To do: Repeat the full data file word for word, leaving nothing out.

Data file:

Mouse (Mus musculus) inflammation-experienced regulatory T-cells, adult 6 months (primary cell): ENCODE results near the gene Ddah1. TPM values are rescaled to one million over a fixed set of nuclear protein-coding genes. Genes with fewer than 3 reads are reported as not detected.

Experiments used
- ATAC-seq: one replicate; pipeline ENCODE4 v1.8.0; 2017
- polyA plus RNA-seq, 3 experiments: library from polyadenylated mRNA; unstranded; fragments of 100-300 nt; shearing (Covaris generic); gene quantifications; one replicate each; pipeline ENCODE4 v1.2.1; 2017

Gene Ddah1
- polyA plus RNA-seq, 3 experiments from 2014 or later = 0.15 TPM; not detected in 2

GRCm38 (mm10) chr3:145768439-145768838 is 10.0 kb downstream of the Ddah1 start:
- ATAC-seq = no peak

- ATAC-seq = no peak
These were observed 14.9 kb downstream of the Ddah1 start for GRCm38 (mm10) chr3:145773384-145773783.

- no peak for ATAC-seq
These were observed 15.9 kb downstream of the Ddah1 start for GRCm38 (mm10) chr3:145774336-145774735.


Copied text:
Mouse (Mus musculus) inflammation-experienced regulatory T-cells, adult 6 months (primary cell): ENCODE results near the gene Ddah1. TPM values are rescaled to one million over a fixed set of nuclear protein-coding genes. Genes with fewer than 3 reads are reported as not detected.

Experiments used
- ATAC-seq: one replicate; pipeline ENCODE4 v1.8.0; 2017
- polyA plus RNA-seq, 3 experiments: library from polyadenylated mRNA; unstranded; fragments of 100-300 nt; shearing (Covaris generic); gene quantifications; one replicate each; pipeline ENCODE4 v1.2.1; 2017

Gene Ddah1
- polyA plus RNA-seq, 3 experiments from 2014 or later = 0.15 TPM; not detected in 2

GRCm38 (mm10) chr3:145768439-145768838 is 10.0 kb downstream of the Ddah1 start:
- ATAC-seq = no peak

- ATAC-seq = no peak
These were observed 14.9 kb downstream of the Ddah1 start for GRCm38 (mm10) chr3:145773384-145773783.

- no peak for ATAC-seq
These were observed 15.9 kb downstream of the Ddah1 start for GRCm38 (mm10) chr3:145774336-145774735.